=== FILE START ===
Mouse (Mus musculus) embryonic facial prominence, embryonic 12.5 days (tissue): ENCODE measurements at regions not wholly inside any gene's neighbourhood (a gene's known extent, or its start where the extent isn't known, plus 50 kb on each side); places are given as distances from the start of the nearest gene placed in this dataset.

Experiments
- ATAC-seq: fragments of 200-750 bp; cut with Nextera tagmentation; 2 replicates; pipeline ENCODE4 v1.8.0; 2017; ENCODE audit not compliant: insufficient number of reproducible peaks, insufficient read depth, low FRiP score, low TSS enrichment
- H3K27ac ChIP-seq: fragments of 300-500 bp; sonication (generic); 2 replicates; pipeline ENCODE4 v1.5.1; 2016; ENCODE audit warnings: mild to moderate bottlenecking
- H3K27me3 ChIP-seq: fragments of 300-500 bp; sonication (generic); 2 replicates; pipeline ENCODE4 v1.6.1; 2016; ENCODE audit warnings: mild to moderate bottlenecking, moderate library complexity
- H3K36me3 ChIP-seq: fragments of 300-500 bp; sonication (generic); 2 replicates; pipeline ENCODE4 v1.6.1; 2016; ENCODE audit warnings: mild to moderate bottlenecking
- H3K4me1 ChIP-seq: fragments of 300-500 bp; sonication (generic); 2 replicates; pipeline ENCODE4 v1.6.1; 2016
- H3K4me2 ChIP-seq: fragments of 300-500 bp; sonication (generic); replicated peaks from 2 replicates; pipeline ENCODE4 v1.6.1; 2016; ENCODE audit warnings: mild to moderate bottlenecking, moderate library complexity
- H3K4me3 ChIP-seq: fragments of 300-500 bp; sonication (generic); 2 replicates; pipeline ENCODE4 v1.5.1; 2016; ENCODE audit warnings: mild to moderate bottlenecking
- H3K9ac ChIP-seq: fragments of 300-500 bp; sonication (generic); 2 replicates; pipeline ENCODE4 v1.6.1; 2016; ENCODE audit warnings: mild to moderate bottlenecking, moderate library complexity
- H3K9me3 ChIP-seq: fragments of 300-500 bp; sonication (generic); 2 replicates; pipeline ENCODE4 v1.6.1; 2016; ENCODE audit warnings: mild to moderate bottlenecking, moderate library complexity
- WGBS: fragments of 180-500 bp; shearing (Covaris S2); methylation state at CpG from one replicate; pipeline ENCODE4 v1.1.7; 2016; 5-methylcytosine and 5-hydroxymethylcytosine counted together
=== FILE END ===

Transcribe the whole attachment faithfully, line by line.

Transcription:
Mouse (Mus musculus) embryonic facial prominence, embryonic 12.5 days (tissue): ENCODE measurements at regions not wholly inside any gene's neighbourhood (a gene's known extent, or its start where the extent isn't known, plus 50 kb on each side); places are given as distances from the start of the nearest gene placed in this dataset.

Experiments
- ATAC-seq: fragments of 200-750 bp; cut with Nextera tagmentation; 2 replicates; pipeline ENCODE4 v1.8.0; 2017; ENCODE audit not compliant: insufficient number of reproducible peaks, insufficient read depth, low FRiP score, low TSS enrichment
- H3K27ac ChIP-seq: fragments of 300-500 bp; sonication (generic); 2 replicates; pipeline ENCODE4 v1.5.1; 2016; ENCODE audit warnings: mild to moderate bottlenecking
- H3K27me3 ChIP-seq: fragments of 300-500 bp; sonication (generic); 2 replicates; pipeline ENCODE4 v1.6.1; 2016; ENCODE audit warnings: mild to moderate bottlenecking, moderate library complexity
- H3K36me3 ChIP-seq: fragments of 300-500 bp; sonication (generic); 2 replicates; pipeline ENCODE4 v1.6.1; 2016; ENCODE audit warnings: mild to moderate bottlenecking
- H3K4me1 ChIP-seq: fragments of 300-500 bp; sonication (generic); 2 replicates; pipeline ENCODE4 v1.6.1; 2016
- H3K4me2 ChIP-seq: fragments of 300-500 bp; sonication (generic); replicated peaks from 2 replicates; pipeline ENCODE4 v1.6.1; 2016; ENCODE audit warnings: mild to moderate bottlenecking, moderate library complexity
- H3K4me3 ChIP-seq: fragments of 300-500 bp; sonication (generic); 2 replicates; pipeline ENCODE4 v1.5.1; 2016; ENCODE audit warnings: mild to moderate bottlenecking
- H3K9ac ChIP-seq: fragments of 300-500 bp; sonication (generic); 2 replicates; pipeline ENCODE4 v1.6.1; 2016; ENCODE audit warnings: mild to moderate bottlenecking, moderate library complexity
- H3K9me3 ChIP-seq: fragments of 300-500 bp; sonication (generic); 2 replicates; pipeline ENCODE4 v1.6.1; 2016; ENCODE audit warnings: mild to moderate bottlenecking, moderate library complexity
- WGBS: fragments of 180-500 bp; shearing (Covaris S2); methylation state at CpG from one replicate; pipeline ENCODE4 v1.1.7; 2016; 5-methylcytosine and 5-hydroxymethylcytosine counted together